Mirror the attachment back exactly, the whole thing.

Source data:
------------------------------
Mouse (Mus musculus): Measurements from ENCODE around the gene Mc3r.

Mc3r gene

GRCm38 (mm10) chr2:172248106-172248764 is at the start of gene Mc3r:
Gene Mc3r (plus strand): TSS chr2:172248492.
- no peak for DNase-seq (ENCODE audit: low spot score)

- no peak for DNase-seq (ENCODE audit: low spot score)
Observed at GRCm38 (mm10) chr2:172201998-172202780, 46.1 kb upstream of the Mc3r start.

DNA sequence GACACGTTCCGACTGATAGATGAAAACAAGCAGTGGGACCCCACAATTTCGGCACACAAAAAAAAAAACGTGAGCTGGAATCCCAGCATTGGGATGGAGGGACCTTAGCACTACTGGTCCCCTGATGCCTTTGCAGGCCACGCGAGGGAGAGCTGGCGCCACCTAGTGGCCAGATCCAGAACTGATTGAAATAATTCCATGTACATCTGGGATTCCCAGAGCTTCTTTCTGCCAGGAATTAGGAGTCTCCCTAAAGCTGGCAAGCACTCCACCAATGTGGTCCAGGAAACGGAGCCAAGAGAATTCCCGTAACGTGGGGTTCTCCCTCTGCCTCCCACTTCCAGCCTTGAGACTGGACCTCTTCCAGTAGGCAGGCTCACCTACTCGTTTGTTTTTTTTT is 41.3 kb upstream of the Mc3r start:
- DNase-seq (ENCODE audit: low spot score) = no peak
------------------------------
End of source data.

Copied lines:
Mouse (Mus musculus): Measurements from ENCODE around the gene Mc3r.

Mc3r gene

GRCm38 (mm10) chr2:172248106-172248764 is at the start of gene Mc3r:
Gene Mc3r (plus strand): TSS chr2:172248492.
- no peak for DNase-seq (ENCODE audit: low spot score)

- no peak for DNase-seq (ENCODE audit: low spot score)
Observed at GRCm38 (mm10) chr2:172201998-172202780, 46.1 kb upstream of the Mc3r start.

DNA sequence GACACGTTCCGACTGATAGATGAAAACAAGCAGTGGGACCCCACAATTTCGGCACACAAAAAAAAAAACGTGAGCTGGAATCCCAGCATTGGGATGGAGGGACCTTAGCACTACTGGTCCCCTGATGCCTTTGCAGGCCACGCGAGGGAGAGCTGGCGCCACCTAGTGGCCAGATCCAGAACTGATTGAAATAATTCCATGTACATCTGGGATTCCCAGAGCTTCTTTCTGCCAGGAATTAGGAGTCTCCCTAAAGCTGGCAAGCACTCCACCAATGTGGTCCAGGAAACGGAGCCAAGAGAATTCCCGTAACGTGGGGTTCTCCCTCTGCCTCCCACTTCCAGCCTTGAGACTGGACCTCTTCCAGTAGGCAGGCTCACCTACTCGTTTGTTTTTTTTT is 41.3 kb upstream of the Mc3r start:
- DNase-seq (ENCODE audit: low spot score) = no peak